By Craig Neil
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Table of Contents
- Tourist information
- Tourist map of Scotland
- Things to do nearby
- Frequently asked questions
Ben Lawers is situated within a national nature reserve near Loch Tay in Perthshire.
This mountain is the 10th-highest Munro in Scotland at 3,984 feet (1,214 metres) but it’s a popular destination for beginner mountain hikers thanks to the mid-way car park that offers a welcome shortcut to the summit.
Discover Ben Lawers and the stunning scenery of the surrounding landscape with this guide which features an overview, a virtual tour, and lots of useful visiting advice.
1: Ben Lawers National Nature Reserve is a great location for wildlife watching. Take your camera or binoculars (link to my recommended optics) as you might see red deer and ptarmigan on your way up the mountain.
2: This is one of the few mountains in Scotland that a car park midway up it (postcode FK21 8TY). It’s relatively easy going for the majority of the walk so Ben Lawers is an ideal mountain for new Munro baggers (link to my guide about Scotland’s Munros).
3: The view from the summit of Ben Lawers is stunning. Beinn Ghlas (a second Munro that is traversed en-route) is equally scenic.
1: Download a selection of pdf trail guides from the NTS website onto your phone before you leave home. The entire Ben Lawers reserve is owned and managed by the National Trust for Scotland so there are lots of designated trails beyond the route to the summit of Ben Lawers.
2: The car park is free if you’re a National Trust for Scotland member. Becoming an NTS member allows free use of car parks across hundreds of sites in Scotland.
3: There are no facilities at Ben Lawers but the village of Killin is just 9 miles to the southwest. Killin has a couple of pub/restaurants and shops and is worth visiting for the Falls of Dochart.
Scotland’s 10th-highest Munro is one of Central Scotland’s most popular tourist hotspots, famed not only for the fantastic walks to the summit but also for the wonderful views visitors get to enjoy along the way.
Ben Lawers is actually just one of seven peaks in the Ben Lawers National Nature Reserve but it boasts the title of being the tallest, with its highest point an impressive 1,214 metres above sea level.
This nature reserve is an exceptionally scenic place and it’s one of my personal favourite areas in Central Scotland as not only do you get to experience the wonders of the Ben Lawers and Tarmachan mountain ranges, but you’re also just a stone’s throw from the watery expanse of Loch Tay.
As a place to get outside and enjoy nature, the Ben Lawers National Nature Reserve sure takes some beating.
It covers a surprisingly large 4,500 hectares and it’s teeming with wildlife, from shy red deer to territorial black grouse and ptarmigan, but there are also skylarks, buzzards, hares and golden eagles to keep a watchful eye open for.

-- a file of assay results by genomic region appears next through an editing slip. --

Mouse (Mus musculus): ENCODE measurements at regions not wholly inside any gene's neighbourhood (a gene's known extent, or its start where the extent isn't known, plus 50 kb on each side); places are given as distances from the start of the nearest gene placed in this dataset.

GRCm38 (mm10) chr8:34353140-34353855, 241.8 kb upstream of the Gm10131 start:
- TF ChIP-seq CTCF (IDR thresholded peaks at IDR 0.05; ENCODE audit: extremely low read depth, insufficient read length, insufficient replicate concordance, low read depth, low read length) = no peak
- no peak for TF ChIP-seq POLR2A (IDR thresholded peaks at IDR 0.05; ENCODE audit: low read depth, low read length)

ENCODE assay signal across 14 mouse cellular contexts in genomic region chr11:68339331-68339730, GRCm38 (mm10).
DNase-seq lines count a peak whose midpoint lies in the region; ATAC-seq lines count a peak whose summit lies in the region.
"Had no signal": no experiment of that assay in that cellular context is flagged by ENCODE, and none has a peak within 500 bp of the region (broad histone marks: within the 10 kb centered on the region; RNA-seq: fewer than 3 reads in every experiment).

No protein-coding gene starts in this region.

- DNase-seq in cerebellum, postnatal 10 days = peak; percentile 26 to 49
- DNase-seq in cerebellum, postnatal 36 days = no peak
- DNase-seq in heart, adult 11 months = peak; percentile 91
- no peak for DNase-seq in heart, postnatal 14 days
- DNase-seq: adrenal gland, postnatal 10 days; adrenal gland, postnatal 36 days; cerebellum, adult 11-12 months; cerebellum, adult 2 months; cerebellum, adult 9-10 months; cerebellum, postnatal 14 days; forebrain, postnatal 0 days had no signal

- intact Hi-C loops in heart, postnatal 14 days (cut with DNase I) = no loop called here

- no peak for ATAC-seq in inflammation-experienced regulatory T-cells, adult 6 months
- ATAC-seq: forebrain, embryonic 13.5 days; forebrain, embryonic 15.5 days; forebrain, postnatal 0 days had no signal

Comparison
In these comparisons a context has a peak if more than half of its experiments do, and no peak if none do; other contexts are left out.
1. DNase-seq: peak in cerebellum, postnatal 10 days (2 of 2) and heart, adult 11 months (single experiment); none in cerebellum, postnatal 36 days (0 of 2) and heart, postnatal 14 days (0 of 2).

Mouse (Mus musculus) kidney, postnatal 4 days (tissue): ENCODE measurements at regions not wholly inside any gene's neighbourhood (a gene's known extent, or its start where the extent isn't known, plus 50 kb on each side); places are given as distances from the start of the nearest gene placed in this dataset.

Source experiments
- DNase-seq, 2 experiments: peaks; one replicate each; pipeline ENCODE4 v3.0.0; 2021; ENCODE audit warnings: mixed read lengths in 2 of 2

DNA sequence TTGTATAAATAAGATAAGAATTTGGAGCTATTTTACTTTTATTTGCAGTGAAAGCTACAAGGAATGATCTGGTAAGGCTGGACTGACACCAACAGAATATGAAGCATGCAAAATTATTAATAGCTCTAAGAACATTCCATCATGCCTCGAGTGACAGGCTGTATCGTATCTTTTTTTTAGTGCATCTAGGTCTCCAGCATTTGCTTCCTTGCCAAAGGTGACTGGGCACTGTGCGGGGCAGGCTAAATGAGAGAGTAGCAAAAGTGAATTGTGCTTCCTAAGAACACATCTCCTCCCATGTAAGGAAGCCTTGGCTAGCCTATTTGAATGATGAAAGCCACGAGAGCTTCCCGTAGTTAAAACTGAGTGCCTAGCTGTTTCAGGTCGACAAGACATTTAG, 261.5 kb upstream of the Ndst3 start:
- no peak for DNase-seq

Walking along Ben Lawer’s many trails provides visitors with unparalleled wildlife spotting opportunities, hence the reason it’s one of Scotland’s top destinations for photographers as well as hill climbers.
In addition, the nature reserve is famed for the incredibly varied plant life that thrives on the mountain slopes, and most of the seven Munro’s are covered in a variety of arctic-alpine plants the like of which you’ll struggle to find elsewhere in Britain.
Visit in summer and you’ll be blown away by the dazzling colours of the heather and gorse bushes, with the heather sweeping up the mountainside in great swathes of purple and the gorse providing thick cover elsewhere.
Gorse (also known as Whin) flourishes in this part of Scotland and you’ll frequently smell the light vanilla scent of its bright yellow flowers as you make your way along the trails on Ben Lawers.
With the sun shining, the scent of the gorse all around and the stunning backdrop of Loch Tay filling your field of view, this has to be one of the most scenic places in the country.
Thankfully, such an idyllic region is cared for by the National Trust for Scotland which maintains not only the landscape but also carefully manages it for current and future generations to enjoy.
From the ultra-handy car park halfway up the mountainside to the frequent signposts and markers, they’ve managed to make the Ben Lawers range accessible for all.
If you want to plan a route before leaving home I suggest checking out the NTS website as there’s a collection of downloadable trail guides that are worth saving to your phone.
Failing that, I wholeheartedly recommend packing an OS map into your backpack as you’ll be able to find the best routes to climb the mountain without having to worry about failing batteries.
Discover more mountains in Scotland with: The Best Munros in Scotland – Ultimate Visitor Guide.
This is a mountain range that’s begging to be explored, and you can do just that – to a certain extent.
The NTS has gone to great lengths to rejuvenate the reserve with a number of schemes designed to reduce the impact that tourists are having on the landscape – which includes asking that you keep to the paths.
Indeed, there are some paths on Ben Lawers where visitors are asked to only use them to ascend, and then use alternative routes for the descent in an effort to reduce the effects of erosion.
While some might find it restrictive I personally think this is an essential part of maintaining the fragile landscape, especially with Scotland’s ever-increasing tourist numbers.
Still, if you’re the type of person that likes to get off the beaten track you might like to bear this in mind before setting out on foot.
The trails on offer from the Ben Lawers car park are categorised as lower and upper, with the lower ones offering easy walks with views over Loch Tay and the upper ones being more of a challenge but with the best views across the Highland mountainscape.
If you have children I suggest trying the lower routes first as they’re still enjoyable but are short enough that little legs won’t get tired, and the two most popular – the Edramucky and Kiltyrie trails – are just one mile in length.